To a certain degree, this probably helps to account for his otherwise-inexplicable longevity. On a subconscious level, Lucky may well have understood that he would one day have to examine these big questions of life, reluctant though he may have been to do so. To compensate for this, he thus manifested the gift of time to himself, enabling him to continue living until the time when he was finally ready to take on this task. In this regard, he was practicing his own form of conscious creation without even realizing it, giving himself what he needed until he was prepared to tackle the lesson he knew he would eventually have to address. This represents an excellent example of using this philosophy in a highly practical way, one that effectively gets us what we need when we need it and in a generally inoffensive way at that.

Of course, with his personal odometer passing the 90-mile mark, Lucky also likely realized – again subconsciously – that he needed to get down to business on his introspective odyssey. And that’s where the manifestation of the health scare comes into play. It’s a self-inflicted psychic nudge to shake him out of his longstanding complacency, to finally get serious about what he has long ignored. The episode itself was nothing dire or life-threatening, but it was sufficiently noticeable enough to grab his attention and set him down the path he subsequently pursues. This is another example of Lucky’s blossoming conscious creation skills, the manifestation of a springboard event that pushes him to look at his life more intently and more profoundly than he probably ever has in his 90 years on earth. His experience thus proves that it’s never too late to start something new – and that indeed is possible to teach an old dog new tricks.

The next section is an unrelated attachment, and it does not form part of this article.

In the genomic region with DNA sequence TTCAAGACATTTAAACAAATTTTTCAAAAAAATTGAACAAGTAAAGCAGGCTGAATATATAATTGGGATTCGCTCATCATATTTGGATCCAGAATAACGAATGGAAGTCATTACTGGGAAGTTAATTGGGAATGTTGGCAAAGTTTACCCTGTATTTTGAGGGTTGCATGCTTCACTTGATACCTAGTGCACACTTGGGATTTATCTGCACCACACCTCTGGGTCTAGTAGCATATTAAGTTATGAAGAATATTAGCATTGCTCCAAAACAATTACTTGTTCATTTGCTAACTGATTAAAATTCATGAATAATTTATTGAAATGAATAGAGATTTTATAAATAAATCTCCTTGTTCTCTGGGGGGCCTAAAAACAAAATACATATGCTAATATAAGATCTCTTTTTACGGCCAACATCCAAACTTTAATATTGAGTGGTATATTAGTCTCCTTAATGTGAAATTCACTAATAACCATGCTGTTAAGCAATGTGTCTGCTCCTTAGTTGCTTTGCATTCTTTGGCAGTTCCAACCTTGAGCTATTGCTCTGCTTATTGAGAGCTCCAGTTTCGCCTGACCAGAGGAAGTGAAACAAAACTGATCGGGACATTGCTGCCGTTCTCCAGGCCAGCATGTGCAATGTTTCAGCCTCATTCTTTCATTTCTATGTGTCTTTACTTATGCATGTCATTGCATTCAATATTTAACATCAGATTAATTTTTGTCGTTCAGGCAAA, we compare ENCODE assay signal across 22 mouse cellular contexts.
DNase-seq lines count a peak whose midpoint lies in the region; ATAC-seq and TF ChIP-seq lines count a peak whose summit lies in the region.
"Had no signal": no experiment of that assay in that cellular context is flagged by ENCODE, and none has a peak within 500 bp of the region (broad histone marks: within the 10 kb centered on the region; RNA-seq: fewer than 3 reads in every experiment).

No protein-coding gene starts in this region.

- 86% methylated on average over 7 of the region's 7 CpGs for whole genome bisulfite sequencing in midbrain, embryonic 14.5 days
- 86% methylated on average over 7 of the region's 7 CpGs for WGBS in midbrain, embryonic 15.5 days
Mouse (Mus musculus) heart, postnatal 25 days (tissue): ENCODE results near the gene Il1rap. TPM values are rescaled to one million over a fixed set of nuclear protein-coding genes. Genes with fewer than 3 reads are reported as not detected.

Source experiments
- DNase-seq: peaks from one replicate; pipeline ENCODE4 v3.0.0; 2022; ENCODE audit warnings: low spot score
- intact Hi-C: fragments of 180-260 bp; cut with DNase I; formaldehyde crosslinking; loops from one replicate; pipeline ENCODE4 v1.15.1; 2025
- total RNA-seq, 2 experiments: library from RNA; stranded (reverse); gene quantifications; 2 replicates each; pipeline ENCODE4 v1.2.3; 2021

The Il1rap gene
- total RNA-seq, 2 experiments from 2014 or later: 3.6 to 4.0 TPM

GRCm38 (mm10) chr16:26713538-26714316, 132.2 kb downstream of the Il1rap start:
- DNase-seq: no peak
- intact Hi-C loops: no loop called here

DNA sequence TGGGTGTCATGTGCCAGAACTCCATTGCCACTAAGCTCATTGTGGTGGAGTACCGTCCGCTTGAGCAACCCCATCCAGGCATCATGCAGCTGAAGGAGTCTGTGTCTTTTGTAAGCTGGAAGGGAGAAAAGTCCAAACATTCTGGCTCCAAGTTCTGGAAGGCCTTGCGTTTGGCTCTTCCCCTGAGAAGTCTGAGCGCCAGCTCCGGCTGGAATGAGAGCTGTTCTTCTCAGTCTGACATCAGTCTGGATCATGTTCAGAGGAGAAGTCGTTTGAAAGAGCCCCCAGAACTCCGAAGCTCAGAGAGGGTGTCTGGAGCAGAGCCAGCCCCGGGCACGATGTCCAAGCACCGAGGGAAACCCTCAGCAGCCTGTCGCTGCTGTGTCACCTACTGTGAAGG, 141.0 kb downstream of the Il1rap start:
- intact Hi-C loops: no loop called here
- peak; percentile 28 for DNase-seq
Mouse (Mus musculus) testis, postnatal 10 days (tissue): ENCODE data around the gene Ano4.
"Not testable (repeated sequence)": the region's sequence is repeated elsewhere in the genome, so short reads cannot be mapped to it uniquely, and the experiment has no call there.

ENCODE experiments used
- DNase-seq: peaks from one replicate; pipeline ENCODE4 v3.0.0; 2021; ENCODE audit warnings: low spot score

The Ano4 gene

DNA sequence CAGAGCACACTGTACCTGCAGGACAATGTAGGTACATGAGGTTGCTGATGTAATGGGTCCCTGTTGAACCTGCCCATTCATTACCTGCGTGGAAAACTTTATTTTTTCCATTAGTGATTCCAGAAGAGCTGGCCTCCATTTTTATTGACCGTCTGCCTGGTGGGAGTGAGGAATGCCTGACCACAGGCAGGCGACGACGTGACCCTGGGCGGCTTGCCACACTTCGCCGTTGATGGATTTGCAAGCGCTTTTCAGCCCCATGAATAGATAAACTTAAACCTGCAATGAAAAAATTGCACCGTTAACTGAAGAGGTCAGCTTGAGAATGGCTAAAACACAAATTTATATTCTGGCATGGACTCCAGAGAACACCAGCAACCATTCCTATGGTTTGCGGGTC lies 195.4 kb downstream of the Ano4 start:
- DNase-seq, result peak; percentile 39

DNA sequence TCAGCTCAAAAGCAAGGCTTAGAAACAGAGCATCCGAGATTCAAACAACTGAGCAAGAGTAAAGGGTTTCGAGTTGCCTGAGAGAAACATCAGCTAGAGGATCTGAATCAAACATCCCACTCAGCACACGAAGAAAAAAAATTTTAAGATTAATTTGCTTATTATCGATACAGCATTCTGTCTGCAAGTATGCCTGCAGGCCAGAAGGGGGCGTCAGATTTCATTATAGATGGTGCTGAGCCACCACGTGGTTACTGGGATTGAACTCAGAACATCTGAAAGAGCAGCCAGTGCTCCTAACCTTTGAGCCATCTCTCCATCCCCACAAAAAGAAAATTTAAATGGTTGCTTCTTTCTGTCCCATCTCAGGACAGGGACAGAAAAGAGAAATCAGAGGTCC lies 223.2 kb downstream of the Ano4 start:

A tense confrontation between a 90-year-old atheist, Lucky (Harry Dean Stanton, left), and an estate planning lawyer, Bob (Ron Livingston, right), leads to some surprising insights for the searching nonagenarian in the thoughtful new cinematic meditation, “Lucky.” Photo courtesy of Magnolia Pictures.